The Unique Appeal of Fantasy Games
Fantasy is part of what drew me to video games in the first place. My love for the genre began when I first read The Chronicles of Narnia years ago; while science fiction lured me in later on, I’ve yearned for unicorns and dragons since I was a child. Luckily, video games have always had my back. Despite the obvious connection between the medium and science fiction—likely because both are associated with technology—video games are actually the perfect medium for fantasy stories.
Fantasy games are often connected to Dungeons & Dragons, but Tolkienesque fantasy is far from the only choice in video games. Where science fiction is often an extrapolation of existing technology (laser guns, teleportation, faster-than-light travel, and so on), fantasy encourages things that have never existed, like giant, fire-breathing lizards, magic, or other purely fictional creations. And, unlike other storytelling mediums, video games possess the unique power to allow us to experience and interact with these things as if they were real.
Historical Fantasy Games Reimagine the Past
When we say “fantasy,” most people think of a European medieval setting. Of course, Tolkien’s Middle-earth—which is heavily rooted in just such a historical period—is one of the most iconic pieces of fantasy fiction in our culture. Seeing as it was also a main source of inspiration for Dungeons & Dragons, it’s no surprise that so many of our fantasy games feel as if they’ve been plucked straight out of the Shire.
Indeed, fantasy is a genre largely defined by familiar tropes—but that’s not necessarily a bad thing. Dragon Age, for instance, is a world of elves and mages and holy warriors, but the unique ways in which it crafts its vision of European-inspired fantasy is what makes it compelling.
Filled with memorable characters and a magic system that mixes power with fear and questions of morality, Dragon Age works because it honors as many tropes as it subverts. You can wander the world of Thedas, which is as richly constructed as any world you’ll find in a fantasy novel, and develop a character who suits the world in whatever way you desire. It works not because the fantasy is generic, but because it’s customizable. As much as BioWare’s imaginative design is part of the experience, so, too, is the care and creativity you put into designing a character who fits the context of the in-game world.
Troll and I takes a slightly different, more linear approach. You play as two protagonists—a young boy named Otto and a mythical troll—as they evade hunters, supernatural threats, and the dangers of the Scandinavian wilderness. Set in the more recent past, just after World War II, Troll and I foregoes the archetypal Arthurian kingdom rife with mounted knights and fire-breathing dragons in favor of something a little less familiar to Western audiences—Nordic and Swedish folklore—to tell a compelling story unlike any other. The combination of less well-known mythology, an unlikely friendship, and a unique setting all tied into the game mechanics make Troll and I feel fresh, even if it takes place some seventy years ago.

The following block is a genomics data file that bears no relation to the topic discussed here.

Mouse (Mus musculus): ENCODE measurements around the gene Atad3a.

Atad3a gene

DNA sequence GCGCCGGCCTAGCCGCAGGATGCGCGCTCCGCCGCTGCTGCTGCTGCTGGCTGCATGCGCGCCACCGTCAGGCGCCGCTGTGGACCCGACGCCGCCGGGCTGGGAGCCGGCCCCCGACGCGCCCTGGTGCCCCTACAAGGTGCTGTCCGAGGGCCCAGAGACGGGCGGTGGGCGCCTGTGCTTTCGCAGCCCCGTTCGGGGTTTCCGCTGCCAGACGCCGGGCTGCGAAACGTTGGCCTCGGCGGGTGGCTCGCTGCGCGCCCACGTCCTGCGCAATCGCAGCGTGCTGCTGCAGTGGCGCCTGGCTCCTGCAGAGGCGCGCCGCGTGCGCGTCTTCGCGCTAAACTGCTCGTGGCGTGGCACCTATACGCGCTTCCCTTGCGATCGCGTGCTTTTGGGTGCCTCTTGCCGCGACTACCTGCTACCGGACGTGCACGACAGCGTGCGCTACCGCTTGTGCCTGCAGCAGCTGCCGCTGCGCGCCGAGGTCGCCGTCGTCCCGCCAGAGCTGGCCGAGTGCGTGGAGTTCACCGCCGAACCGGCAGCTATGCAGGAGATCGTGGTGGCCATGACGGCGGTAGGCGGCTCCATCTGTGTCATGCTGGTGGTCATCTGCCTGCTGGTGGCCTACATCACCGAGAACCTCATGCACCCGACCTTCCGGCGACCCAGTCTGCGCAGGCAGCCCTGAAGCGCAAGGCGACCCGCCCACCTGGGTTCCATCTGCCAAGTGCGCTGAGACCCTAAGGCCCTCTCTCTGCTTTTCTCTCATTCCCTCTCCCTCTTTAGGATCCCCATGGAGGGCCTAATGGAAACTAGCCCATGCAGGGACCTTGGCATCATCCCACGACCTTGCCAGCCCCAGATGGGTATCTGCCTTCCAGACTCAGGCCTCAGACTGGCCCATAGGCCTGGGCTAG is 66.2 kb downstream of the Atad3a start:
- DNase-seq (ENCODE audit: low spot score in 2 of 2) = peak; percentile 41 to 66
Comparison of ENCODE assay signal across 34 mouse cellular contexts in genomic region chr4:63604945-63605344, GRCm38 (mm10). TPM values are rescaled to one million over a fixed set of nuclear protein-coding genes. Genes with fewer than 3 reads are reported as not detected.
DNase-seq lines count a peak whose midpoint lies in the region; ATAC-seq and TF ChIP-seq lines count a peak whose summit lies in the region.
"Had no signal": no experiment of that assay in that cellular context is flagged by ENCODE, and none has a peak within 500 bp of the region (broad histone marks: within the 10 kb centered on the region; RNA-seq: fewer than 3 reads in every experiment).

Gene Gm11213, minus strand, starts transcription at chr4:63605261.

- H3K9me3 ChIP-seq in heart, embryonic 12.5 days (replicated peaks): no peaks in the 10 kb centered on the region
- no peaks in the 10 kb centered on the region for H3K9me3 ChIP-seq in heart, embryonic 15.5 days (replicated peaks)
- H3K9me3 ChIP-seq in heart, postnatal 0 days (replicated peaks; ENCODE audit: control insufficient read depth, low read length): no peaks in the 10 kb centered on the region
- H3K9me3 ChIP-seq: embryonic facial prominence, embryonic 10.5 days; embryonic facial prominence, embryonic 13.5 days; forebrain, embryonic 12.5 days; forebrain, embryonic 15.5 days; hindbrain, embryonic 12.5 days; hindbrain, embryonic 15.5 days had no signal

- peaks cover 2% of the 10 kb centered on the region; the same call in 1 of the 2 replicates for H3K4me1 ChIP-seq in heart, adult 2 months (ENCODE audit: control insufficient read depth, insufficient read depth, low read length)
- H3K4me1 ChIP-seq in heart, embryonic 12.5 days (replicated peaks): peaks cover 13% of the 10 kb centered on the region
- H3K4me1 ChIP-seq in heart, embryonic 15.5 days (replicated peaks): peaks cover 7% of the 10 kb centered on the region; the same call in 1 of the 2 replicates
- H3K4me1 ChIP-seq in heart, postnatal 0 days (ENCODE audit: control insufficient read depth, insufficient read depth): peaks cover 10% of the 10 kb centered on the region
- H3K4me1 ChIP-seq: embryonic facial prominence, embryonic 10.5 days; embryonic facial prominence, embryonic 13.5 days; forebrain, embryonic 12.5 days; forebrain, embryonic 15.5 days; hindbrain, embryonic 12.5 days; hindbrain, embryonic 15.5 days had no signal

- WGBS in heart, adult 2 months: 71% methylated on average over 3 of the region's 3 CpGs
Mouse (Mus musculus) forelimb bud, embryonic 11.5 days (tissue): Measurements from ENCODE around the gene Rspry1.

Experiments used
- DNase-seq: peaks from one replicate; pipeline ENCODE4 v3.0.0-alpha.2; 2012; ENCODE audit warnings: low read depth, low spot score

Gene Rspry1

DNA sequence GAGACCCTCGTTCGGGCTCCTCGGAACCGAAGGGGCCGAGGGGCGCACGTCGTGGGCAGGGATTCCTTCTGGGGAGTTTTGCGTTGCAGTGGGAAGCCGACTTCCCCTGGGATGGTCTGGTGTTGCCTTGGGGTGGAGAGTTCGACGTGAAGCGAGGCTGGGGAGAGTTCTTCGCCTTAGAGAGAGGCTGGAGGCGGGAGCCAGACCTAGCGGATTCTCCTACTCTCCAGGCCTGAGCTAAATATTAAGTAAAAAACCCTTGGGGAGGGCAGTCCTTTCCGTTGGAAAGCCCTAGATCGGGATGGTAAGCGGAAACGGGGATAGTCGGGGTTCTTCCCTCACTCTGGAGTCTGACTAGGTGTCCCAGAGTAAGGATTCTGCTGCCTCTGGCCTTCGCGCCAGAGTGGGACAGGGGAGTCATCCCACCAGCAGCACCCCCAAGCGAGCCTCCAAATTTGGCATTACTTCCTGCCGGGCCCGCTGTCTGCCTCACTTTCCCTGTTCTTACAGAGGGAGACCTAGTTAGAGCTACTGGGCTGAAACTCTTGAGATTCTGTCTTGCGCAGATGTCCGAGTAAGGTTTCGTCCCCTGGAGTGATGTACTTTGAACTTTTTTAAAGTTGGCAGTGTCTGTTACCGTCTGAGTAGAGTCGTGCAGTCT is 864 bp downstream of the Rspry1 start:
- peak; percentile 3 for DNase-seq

Modern Fantasy Games Bring Magic to Today’s World
Fantasy, however, isn’t relegated to the past. While historical fantasy forces characters to worry about survival against the elements, limited weaponry, and lack of communication, modern fantasy games pit magic and supernatural creatures against today’s technology. The fun of the genre is seeing how the tropes we typically associate with ancient legends and the distant past work in a world with cell phones, guns, and other modern features.
The Secret World is the perfect example of how this changes the way we look at fantasy. This MMORPG takes place in a twisted version of our world where werewolves, vampires, and secret societies exist throughout familiar locations. Because it’s an MMO, the world is populated by people with their own agendas to follow and secrets to keep, and gameplay features numerous conspiracies to unravel and enemies to fight.
It’s a completely different experience from traditional fantasy. In this case, the imaginative elements are not a natural feature of the landscape, but rather an intrusion on the world we know.
There’s also the Persona series, which combines multiple mythological systems with teenage heroes. Rather than depicting magic as an intrusion on reality, Persona instead uses magic to explore themes of Jungian psychology, the human psyche, and collective consciousness.
These themes can be tricky to tackle in video games, but Persona found a way to overcome that challenge through the use of metaphor. Each game’s conflicts including struggles with identity, depression, and personal freedom in a restrictive world. Magical metaphors help make these themes more palatable for players than a preachier, more direct approach might, and puts an interesting spin on the face of fantasy in games.
Fantasy Games Mix Reality With Imagination
While science fiction may also contain imaginative elements, the fantasy genre is built on inventiveness and flights of fancy. Not every game can carry the psychological weight of Persona or explore the mythological references found in Troll and I, but all fantasy games ultimately grant us a similar gift—the chance to run and play in a magical sandbox filled with the sorts of wonders and creatures the real world can only show us in dreams. In these games, we get to see and experience a developer’s unique vision firsthand in a world where even the most familiar tropes, like unicorns and fairies, spring from a personal and, thus, unique source—the imagination of another human being.
Troll and I infuses the historical Northern European setting with a magical twist, as Troll and Otto journey through the wilderness to escape a band of hunters. Preorder your copy today!